Does GAad exist? UPDATE – turns out that he does!

2013-11-26 18.16.12

UPDATE:  Hypotheses are there to be tested and if you read the comments below you’ll see that my hypothesis “G. Aad does not exist and is a clever, made-up first author by the ATLAS team at CERN” has been falsified.  Such is the way of science, it was a nice idea but we have to move on to new challenges:  over at the Dynamic Ecology blog, Brian McGill is fairly certain that Dr Van in the paper Vincent, Van & Goh (1996) is made up…..

 

Original post:

Dublin.  Guinness.  Science.  It’s a heady mix and invariably under such circumstances, scientists turn their conversation to the big questions that matter, including the use of surreptitious humour in scientific publications.

In the bar at University College Dublin this evening, where I’m currently external examiner for their BSc Environmental Biology course, a small group of us traded examples that we knew of: barmen and vineyard owners named in the acknowledgements; pet dogs as co-authors; unwitting funders thanked; hidden references to hard drugs; made-up ecology listed in book indices and on Wikipedia; kids thanked for field assistance; camouflaged side swipes at rivals.

There’s a long list, but the biggest question for me, and one which I’ve wanted to write about for a while, is: does G. Aad exist?

A certain G. Aad is listed as the first author on many of the scientific papers being published by the ATLAS group at CERN – for example here:

http://iopscience.iop.org/1748-0221/3/08/S08003

Indeed, G. Aad is first author on (quite literally) hundreds of papers* from this group:

http://www.physics.ox.ac.uk/Users/vickey/About_Me_files/tvickey_pub_a4.pdf

Clearly the ATLAS team has listed the collaborators on each paper alphabetically, beginning with G. Aad, and with the UK’s most high-profile physicist, B.E. Cox, part-way down.  But whilst Professor Brian Cox certainly exists, G. Aad just seems a little too convenient, akin to Aadvark Electricians in printed phone book listings, when such things mattered.

Too convenient and too……clever:  G. Aad…..GAad…..Gaad…..God…..geddit?

An appropriate first author for publications from the team that has been searching for the God Particle.  But Dr Aad does not appear as a bona fide member of staff on the websites of any of the institutions where he is credited as working and I suspect that he is fictitious.  So unless someone knows different, I’d like to suggest this as one of the best examples of hidden humour in the science literature.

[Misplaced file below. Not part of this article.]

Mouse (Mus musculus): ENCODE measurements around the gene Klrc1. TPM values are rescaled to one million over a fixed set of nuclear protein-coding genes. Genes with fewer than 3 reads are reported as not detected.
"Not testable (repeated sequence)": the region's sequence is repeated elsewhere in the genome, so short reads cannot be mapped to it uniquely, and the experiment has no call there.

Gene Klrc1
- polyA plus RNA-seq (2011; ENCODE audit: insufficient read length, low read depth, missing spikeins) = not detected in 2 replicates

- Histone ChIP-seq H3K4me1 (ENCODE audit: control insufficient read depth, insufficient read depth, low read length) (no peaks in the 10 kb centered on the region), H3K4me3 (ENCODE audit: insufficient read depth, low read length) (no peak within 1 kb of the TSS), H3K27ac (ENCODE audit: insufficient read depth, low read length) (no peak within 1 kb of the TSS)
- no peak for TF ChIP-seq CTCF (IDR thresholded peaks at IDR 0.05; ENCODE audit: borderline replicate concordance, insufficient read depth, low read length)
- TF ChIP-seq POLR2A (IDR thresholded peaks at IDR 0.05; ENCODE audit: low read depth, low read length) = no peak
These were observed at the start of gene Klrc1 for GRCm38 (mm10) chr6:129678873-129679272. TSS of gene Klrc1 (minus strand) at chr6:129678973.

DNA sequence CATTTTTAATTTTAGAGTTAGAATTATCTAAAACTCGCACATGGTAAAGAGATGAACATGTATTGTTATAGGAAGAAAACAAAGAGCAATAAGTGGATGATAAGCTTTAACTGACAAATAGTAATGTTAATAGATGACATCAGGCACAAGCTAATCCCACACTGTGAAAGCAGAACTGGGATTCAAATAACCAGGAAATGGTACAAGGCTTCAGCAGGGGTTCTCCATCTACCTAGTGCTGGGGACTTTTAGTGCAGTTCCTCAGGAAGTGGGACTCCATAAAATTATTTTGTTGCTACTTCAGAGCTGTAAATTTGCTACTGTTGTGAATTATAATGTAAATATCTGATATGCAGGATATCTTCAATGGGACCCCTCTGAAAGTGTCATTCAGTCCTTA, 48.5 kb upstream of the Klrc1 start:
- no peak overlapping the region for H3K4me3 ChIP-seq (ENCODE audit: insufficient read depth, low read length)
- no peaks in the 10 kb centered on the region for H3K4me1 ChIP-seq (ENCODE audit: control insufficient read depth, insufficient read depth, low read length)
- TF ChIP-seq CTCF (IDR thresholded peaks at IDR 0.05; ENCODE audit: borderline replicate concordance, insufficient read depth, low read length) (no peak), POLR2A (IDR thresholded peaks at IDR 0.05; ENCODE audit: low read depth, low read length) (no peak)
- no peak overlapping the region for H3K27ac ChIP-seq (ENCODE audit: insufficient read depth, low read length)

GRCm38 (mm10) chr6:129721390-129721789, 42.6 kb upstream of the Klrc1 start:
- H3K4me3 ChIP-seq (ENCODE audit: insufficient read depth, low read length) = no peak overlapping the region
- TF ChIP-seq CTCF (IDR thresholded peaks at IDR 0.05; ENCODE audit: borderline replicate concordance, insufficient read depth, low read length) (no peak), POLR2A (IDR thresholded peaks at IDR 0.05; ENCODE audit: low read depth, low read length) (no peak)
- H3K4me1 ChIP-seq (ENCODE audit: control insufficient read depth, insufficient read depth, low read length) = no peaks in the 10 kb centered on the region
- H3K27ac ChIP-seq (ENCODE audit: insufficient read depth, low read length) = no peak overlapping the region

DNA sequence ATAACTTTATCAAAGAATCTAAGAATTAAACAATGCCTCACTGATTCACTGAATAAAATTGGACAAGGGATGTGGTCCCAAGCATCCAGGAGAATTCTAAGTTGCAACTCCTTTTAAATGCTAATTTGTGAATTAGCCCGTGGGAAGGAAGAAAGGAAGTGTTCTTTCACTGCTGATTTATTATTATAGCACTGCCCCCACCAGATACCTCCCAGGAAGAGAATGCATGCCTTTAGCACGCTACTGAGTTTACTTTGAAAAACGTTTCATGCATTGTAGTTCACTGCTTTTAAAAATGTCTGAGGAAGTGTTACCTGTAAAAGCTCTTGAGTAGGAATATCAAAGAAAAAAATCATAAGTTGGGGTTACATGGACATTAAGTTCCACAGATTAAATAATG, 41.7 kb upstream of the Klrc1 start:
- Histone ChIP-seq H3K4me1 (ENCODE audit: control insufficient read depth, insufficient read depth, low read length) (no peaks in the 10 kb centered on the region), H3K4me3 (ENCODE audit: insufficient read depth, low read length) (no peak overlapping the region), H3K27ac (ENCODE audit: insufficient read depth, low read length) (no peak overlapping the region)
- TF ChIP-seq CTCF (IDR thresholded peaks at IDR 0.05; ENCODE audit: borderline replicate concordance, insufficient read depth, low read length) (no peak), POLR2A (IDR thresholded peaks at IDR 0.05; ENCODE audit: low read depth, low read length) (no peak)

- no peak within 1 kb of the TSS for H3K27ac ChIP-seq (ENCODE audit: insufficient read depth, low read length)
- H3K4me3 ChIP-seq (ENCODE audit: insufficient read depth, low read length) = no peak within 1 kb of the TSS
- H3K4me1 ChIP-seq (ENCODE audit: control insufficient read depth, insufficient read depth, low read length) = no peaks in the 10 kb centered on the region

*Web of Knowledge lists 305 papers with G. Aad as first author, giving him an h-index of 34.  All since 2008……

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15 Comments

Filed under History of science

15 responses to “Does GAad exist? UPDATE – turns out that he does!

  1. Pingback: Friday links: does Gaad exist, stories behind classic ecology papers, evolution of chess, and more | Dynamic Ecology

  2. isoy

    well, after a few minutes of internet research (and knowing a few words of french), i could find this here:
    http://annuaire.in2p3.fr/ConsultPerson.php?button=print&cn=AAD%20Georges&dn=ou=people,+ou=cppm,+o=in2p3,c=fr
    He is listed as a scientist here:
    http://marpix1.in2p3.fr/memberPage.php

    Like

  3. isoy

    The talk at Freiburg was 2010, but he still is listet at CPPM in Marseille, so i’d guess here is there by now (my link from above again: http://marpix1.in2p3.fr/memberPage.php)
    It also shows his mail address, telephone number and even where his office is …I’d say, if that is still not enough, one should just call. And also start wondering, if B.E. Cox really exists, or simply is a dirty joke …?

    Like

    • I was going to try the phone number today and then Gordon Watts wrote his comment, which I’ll take as definitive proof! Guess I will have to update my post 🙂

      Can’t possibly comment on Brian Cox, though fairly sure he exists as I’ve seen him on TV…..

      Like

  4. Ha! Excellent. He does exist. I was at his thesis defense, and I know him well. He is currently at CPPM, in the south of France. I wonder if I could get this to go a little viral?

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  5. Marcel Vos

    For humour in science literature: http://inspirehep.net/record/1225892?ln=en

    Like

  6. Pingback: Rational explanations | Jeff Ollerton's Biodiversity Blog

  7. “G. Aad…..GAad…..Gaad…..God…..geddit?”

    Woudn’t the mere phonetic impression of pronouncing G. Aad sound rather like jihad?

    Like

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